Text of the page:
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Thread: Larry's Generosity - Big Hickory

  1. #1
    Join Date
    Feb 2008
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    Grand Rapids, MI
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    Larry's Generosity - Big Hickory

    So I have been terribly negligent in getting some nice pieces of hickory turned. It's been almost an entire year since Larry brought me several sweet chunks of hickory. I finally got to roughing out the largest one a few months ago, so here's some pics.

    Of course, I decided to rough out this monster with a nub of a bowl gouge, and I ran out of tool. So I still haven't roughed out the inside. DOH! However, I did finally get a new 3/4" bowl gouge from Doug Thompson....woohoo! But the rough bowl is a block of ice right now, so it may be a while before the rest of it is complete.

    Anywho, here's the beginnings of the largest natural edge bowl I have made to date. It started as a blank that was at least 150 lbs. By the time it got on the lathe it was still well over 100 lbs, and I barely was able to clear the headstock with the bark wings. I actually had to chisel a couple areas in order for it to swing clear.

    The following pics show how I get a huge rough blank prepared for the lathe. I cut a flat for the faceplate by cutting slots with a chainsaw, then knock them out with a chisel. I follow this with a large forstner bit, leveling an area large enough to mount my 6" faceplate to. I also trim it as close to round as possible, again with the chainsaw, then on the lathe it goes. With a piece this heavy, I really wish I had some type of pulley system or winch! After making sure all areas clear the lathe, I bring up the tailstock, and fire up the lathe at 120 rpms or so.

    More pics to follow. Thanks again Larry!!

    Hutch

    P.S. Almost forgot to say that rough blank was about 23" in diameter.
    Attached Thumbnails Attached Thumbnails Hickory 1.jpg   Hickory 2.jpg   Hickory 3.jpg   Hickory 4.jpg   Hickory 5.jpg  

    Hickory 6.jpg  
    Last edited by Matt Hutchinson; 01-06-2010 at 02:32 AM.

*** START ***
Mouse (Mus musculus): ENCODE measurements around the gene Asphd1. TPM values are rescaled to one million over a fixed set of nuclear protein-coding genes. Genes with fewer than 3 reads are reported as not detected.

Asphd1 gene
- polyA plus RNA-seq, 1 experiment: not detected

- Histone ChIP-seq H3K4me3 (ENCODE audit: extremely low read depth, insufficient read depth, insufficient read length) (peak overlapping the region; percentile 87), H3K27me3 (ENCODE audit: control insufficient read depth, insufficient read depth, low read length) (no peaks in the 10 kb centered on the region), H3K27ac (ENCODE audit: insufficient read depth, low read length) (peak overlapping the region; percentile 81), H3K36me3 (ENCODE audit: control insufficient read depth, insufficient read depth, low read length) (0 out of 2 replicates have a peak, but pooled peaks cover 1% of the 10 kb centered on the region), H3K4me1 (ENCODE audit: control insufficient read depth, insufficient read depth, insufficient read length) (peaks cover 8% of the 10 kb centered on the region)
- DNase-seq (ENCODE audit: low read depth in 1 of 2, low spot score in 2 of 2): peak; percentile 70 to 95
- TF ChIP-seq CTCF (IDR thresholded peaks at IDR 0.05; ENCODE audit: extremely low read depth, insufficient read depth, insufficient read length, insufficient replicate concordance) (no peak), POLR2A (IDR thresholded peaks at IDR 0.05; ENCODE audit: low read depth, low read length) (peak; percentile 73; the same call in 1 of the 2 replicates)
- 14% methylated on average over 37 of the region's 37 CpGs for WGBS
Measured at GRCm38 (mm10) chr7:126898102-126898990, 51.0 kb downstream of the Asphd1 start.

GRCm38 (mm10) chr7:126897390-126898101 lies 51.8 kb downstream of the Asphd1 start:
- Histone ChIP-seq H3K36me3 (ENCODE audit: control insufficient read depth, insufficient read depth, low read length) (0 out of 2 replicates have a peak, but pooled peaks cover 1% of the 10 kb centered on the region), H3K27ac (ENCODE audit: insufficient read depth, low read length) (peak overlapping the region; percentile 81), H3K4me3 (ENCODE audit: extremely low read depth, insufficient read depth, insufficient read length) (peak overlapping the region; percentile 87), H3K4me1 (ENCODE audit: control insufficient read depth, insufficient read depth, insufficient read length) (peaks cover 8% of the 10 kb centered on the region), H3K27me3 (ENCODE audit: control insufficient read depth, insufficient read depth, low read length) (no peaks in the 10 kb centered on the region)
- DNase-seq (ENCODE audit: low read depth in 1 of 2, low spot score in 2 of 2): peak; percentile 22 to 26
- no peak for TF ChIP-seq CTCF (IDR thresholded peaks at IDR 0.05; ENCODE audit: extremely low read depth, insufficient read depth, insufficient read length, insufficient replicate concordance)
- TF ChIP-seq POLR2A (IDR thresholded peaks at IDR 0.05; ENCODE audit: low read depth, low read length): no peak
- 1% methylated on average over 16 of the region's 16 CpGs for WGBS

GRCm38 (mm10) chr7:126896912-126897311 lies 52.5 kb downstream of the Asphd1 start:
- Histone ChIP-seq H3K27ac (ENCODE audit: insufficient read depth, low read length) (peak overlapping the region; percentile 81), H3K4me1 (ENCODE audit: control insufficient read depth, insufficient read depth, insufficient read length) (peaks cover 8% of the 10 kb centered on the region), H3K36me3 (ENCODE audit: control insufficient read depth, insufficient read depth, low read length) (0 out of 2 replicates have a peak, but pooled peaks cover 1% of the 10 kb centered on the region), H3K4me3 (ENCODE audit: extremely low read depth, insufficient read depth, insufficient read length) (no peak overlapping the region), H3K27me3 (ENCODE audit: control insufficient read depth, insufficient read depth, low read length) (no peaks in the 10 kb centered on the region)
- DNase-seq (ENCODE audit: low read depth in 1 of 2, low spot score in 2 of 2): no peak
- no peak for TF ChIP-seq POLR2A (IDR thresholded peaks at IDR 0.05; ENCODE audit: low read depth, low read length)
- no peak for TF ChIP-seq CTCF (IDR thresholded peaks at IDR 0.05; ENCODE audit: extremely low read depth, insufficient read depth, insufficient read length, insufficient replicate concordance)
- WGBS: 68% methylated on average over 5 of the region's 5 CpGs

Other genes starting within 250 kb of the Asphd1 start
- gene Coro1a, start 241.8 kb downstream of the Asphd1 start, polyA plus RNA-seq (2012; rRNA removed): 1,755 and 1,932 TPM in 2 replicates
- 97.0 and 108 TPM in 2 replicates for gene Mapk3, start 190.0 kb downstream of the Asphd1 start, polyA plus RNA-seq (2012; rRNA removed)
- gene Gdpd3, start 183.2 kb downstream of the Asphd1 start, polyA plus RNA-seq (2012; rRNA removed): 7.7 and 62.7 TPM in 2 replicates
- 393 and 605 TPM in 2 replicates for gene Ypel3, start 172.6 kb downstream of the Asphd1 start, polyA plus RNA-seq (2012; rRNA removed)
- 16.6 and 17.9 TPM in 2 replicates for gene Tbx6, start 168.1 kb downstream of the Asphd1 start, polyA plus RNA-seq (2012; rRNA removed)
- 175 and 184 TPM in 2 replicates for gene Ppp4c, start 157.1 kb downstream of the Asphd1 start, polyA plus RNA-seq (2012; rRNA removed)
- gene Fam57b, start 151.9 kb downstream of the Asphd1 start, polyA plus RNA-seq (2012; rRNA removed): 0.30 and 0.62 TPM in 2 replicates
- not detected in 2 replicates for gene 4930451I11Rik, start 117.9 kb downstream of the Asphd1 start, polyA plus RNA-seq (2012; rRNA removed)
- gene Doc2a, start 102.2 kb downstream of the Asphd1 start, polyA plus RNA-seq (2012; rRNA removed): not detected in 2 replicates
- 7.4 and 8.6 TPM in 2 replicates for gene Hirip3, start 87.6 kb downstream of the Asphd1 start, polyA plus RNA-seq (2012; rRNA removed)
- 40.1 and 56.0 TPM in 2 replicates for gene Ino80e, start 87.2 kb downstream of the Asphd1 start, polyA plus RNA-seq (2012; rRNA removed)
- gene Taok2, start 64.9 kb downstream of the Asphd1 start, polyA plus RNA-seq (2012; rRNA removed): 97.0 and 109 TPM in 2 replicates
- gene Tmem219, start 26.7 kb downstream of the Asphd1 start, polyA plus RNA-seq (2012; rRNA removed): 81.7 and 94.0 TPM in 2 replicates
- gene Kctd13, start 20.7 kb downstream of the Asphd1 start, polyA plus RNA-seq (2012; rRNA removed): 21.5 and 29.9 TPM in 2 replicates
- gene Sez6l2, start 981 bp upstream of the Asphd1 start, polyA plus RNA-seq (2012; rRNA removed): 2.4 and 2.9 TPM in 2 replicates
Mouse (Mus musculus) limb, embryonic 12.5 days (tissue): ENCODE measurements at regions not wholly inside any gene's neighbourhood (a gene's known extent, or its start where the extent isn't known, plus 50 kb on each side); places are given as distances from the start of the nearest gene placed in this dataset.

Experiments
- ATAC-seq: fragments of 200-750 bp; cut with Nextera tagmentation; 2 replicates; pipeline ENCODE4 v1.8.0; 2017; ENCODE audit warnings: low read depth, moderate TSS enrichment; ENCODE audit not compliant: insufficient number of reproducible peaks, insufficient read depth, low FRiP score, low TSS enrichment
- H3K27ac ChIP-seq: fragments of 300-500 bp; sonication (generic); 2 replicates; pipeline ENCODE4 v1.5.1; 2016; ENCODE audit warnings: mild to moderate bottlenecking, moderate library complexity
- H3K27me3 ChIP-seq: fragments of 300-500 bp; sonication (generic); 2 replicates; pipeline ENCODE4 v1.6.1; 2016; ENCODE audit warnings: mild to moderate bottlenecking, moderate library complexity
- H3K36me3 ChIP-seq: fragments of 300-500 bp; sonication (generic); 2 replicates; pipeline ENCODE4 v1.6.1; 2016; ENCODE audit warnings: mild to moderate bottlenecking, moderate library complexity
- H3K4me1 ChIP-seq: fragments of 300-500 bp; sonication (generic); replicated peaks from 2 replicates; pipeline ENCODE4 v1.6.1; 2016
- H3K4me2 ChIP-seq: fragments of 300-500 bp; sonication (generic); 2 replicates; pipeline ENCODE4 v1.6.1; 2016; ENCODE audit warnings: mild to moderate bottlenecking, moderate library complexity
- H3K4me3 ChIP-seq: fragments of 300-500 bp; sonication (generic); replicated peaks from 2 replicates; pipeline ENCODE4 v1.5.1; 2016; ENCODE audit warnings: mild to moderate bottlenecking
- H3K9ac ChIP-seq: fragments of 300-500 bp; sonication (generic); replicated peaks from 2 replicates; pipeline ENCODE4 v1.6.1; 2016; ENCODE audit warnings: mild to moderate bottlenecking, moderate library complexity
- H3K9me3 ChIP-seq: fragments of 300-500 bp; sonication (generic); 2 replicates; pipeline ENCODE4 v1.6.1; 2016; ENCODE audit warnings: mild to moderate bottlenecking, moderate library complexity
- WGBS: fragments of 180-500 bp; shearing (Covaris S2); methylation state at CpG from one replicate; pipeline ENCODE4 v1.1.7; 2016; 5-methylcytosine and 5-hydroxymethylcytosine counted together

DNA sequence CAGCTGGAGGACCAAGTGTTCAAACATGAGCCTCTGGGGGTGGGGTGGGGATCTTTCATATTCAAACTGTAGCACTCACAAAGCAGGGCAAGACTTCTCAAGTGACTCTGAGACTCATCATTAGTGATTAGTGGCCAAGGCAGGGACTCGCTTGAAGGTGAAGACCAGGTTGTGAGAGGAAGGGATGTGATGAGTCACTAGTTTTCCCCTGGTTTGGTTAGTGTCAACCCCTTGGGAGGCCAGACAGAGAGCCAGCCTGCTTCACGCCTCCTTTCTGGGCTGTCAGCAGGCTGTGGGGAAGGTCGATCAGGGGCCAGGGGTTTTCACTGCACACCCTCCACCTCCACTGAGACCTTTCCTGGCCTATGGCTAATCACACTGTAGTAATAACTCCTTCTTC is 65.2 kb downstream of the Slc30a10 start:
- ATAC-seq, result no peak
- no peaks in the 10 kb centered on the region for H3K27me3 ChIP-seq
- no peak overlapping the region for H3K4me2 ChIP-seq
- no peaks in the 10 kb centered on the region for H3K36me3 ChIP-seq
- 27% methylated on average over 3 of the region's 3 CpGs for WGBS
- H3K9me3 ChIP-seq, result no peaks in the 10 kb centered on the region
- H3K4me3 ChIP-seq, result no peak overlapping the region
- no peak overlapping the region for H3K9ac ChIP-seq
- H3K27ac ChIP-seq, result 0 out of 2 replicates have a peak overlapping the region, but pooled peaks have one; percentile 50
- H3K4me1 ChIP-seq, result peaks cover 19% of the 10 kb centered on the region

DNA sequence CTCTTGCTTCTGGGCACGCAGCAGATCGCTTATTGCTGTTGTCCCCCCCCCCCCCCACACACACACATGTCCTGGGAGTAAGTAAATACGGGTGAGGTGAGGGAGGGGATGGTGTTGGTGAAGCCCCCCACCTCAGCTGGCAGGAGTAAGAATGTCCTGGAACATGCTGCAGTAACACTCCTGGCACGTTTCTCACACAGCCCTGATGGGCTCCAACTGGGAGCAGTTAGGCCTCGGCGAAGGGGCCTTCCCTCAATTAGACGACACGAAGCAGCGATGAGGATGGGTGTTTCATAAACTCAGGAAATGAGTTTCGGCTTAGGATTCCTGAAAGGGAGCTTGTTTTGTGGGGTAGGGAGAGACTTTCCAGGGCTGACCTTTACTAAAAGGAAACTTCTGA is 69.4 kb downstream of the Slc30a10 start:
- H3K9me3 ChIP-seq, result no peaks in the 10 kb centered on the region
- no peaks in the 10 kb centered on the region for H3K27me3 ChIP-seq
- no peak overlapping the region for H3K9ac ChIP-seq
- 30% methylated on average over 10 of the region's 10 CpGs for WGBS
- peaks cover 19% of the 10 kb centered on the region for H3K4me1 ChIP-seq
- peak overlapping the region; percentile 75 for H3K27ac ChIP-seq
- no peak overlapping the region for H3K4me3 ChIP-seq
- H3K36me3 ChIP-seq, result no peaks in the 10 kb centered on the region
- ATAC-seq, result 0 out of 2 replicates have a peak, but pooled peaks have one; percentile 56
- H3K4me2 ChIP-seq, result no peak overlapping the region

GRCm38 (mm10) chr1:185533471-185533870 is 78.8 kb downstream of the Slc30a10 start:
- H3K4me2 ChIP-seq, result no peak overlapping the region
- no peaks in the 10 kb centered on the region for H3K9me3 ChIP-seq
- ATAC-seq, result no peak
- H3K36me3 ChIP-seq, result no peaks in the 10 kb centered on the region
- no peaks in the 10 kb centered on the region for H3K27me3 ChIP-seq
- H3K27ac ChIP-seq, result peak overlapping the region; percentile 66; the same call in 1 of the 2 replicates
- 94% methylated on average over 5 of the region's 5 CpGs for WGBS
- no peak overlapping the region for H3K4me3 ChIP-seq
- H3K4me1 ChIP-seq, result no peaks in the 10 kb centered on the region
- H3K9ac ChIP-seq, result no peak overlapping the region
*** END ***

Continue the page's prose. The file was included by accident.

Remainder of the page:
2. #2
    Join Date
    Oct 2006
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    Tokyo Japan
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    15,807
    Wow Hutch, that is some chunk of wood!!

    For that kind of work, you really need an Easy Wood turning tool, the Ci1 would be perfect, it would rough that bad boy out in no time at all.

    Keep us posted.

    Cheers
    The pessimist complains about the wind; the optimist expects it to change; the realist adjusts the sails.
    William Arthur Ward

  3. #3
    Join Date
    Feb 2007
    Location
    North West Indiana
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    6,099
    Be careful there Hutch. That is one big honking chunk of wood. I'll second the Ci1 rougher. I don't do anything like what you have chucked up, but it is a cutting machine!
    Jon

    God and family, the rest is icing on the cake. I'm so far behind, I think I'm in first place!

    Host of the 2015 FAMILY WOODWORKING GATHERING

  4. #4
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    Sep 2007
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    Plainwell, Michigan
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    Man that is going to be one monster of a bowl Looking forward to seeing the final piece Good to see ya also Hutch

  5. #5
    Join Date
    Feb 2008
    Location
    Grand Rapids, MI
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    383